Gardening. Encourage your child or teen to grow plants. This can be educational, provide connection to other living things and provide an opportunity to exercise personal responsibility and reap the rewards of their work.
Enable them to learn another language, through classes, online tutorials, immersion opportunities or apps like duolingo.
Help your child to stay active. Swimming lessons and water sports are great this time of year.
Encourage your child or teen to play and have some healthy fun, and do it with them when you can.
What to Do With Too Much Time on Your Hands
Something else to keep in mind, when kids are home from school for extended amounts of time they are out of their routines, have large amounts of unstructured time and may have a huge reduction in their level of social interaction. This can lead to mischief making; contribute to a lapse of good habits and chores; cause changes in sleep patterns; and lead to the development of negative emotions especially when it is time to return to school in the fall. Here are some helpful ideas for making the most of the summer, while maintaining a good overall sense of health and well being over the summer months:
Keep kids’ routines of going to bed and waking at a certain time.
Require kids to be dressed and finish morning chores by a certain time and before any screen time takes place
Limit screen time. Excessive amounts of time in front of the t.v., video games and computer can be unhealthy in different ways, limits healthy interactions with others and keeps them from engaging in other creative and fun activities.
Avoid an overly relaxed schedule. Throwing structure by the way side during breaks seems like fun and a good idea, but it can lead to fatigue, mood and behavior changes, and difficulty re-establishing routines when school starts again. Kids usually benefit from having a schedule, and clear guidelines. This creates a sense of safety because they know what is expected of them, and what to expect from their day.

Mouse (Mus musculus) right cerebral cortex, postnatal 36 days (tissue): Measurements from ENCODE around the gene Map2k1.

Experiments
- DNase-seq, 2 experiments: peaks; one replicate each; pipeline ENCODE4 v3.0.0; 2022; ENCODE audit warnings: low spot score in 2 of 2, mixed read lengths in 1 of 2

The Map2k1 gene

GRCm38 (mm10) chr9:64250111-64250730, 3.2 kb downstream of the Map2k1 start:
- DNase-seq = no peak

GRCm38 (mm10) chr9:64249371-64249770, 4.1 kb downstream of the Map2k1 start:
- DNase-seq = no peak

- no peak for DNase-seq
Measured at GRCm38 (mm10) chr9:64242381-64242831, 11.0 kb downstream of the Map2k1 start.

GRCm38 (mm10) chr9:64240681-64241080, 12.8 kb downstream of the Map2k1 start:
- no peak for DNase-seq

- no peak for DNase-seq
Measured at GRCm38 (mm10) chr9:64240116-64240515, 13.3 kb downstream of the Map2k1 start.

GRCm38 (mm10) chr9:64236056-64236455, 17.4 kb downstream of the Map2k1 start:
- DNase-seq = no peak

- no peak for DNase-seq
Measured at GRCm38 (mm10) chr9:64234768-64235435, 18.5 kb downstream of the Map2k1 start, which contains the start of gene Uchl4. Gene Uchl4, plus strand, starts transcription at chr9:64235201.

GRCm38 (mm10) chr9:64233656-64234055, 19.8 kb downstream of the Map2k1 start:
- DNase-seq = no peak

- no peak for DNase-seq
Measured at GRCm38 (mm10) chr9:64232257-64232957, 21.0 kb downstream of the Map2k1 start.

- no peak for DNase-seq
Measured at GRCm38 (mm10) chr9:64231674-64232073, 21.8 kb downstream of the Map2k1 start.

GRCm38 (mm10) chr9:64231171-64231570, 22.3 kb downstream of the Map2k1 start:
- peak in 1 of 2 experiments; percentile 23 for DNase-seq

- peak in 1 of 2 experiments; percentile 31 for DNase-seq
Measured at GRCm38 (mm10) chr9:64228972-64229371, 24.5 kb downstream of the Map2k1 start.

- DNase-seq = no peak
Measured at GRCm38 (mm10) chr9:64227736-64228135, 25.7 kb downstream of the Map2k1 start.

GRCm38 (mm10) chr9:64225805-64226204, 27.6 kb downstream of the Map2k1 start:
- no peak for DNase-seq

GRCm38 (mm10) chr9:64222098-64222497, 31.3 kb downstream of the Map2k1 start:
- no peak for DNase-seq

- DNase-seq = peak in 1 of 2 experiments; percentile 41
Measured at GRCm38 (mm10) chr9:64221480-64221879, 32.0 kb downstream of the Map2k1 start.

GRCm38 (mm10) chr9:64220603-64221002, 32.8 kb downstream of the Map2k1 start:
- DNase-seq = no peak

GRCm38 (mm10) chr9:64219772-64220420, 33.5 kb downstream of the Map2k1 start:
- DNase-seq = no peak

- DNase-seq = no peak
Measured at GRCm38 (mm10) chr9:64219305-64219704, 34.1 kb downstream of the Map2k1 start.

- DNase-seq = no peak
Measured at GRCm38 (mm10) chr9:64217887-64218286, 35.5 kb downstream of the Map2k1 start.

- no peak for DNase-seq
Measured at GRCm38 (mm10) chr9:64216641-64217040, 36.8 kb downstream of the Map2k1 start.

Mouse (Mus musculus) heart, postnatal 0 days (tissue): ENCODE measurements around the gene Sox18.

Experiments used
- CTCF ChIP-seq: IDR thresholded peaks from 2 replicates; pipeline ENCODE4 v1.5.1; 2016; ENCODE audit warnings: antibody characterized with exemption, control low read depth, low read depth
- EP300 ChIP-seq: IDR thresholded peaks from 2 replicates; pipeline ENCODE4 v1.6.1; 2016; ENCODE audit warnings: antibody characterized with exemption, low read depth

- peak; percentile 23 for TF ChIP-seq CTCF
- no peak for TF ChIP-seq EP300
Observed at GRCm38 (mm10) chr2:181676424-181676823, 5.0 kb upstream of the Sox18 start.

Help kids develop a plan for each day the night before to give them a sense of empowerment over their experiences, increase their ability to plan ahead and to help them to create their own sense of structure
Encourage and support your children in developing interests and hobbies they enjoy and can become good at to alleviate boredom, build self esteem, enable them to meet other kids who share the same interests and to reduce negative emotions
Encourage your kids to spend quality time with positive friends to help them maintain supportive relationships, increase positive emotions, and build self esteem. If they are old enough, you can encourage them to plan and organize their own play dates and hang outs to foster independence.
If your children are bored it’s okay to challenge them to use their creativity to find a safe activity to occupy themselves. You don’t have to be a personal entertainment center.
Don’t forget to put yourself on the list. As important as it is to take care of your children, it is also important to take care of yourself. Make sure you:
Are getting enough sleep, exercise and healthful food
Take a break from your children as needed
Spend time pursuing your own interests
Connect with friends
Have fun with your kids
Try to plan at least one fun activity with the entire family each week. You don’t have to go to an amusement park or spend a lot of money to connect with each other. Playing board games, hiking, building things, and making crafts are a few ideas, which may be appealing. It’s a good idea to take turns deciding what that activity will be to help everyone to feel included, and excited about family time.
Lastly, it is always a great idea to seek additional support for yourself and your loved ones in times of stress. Support can come in the form of family, friends, your community and neighbors, as well as from therapeutic professionals like myself. Enjoy your summer. Live well, and savor the life you are creating.
About the Author: Christy, is a Licensed Marriage Family Therapist and Somatic Experiencing Practitioner, practicing in San Diego, California. She has nearly 10 years of experience working with children, teens, parents, families, couples and individual adults with complex psychological and relationship problems. She specializes in the needs of gifted, bright and high achieving people, as well as those who have suffered past trauma. Christy uses an eclectic approach, meeting the needs of whomever she is working with. Her work addresses the needs of the whole person, incorporating mind and body.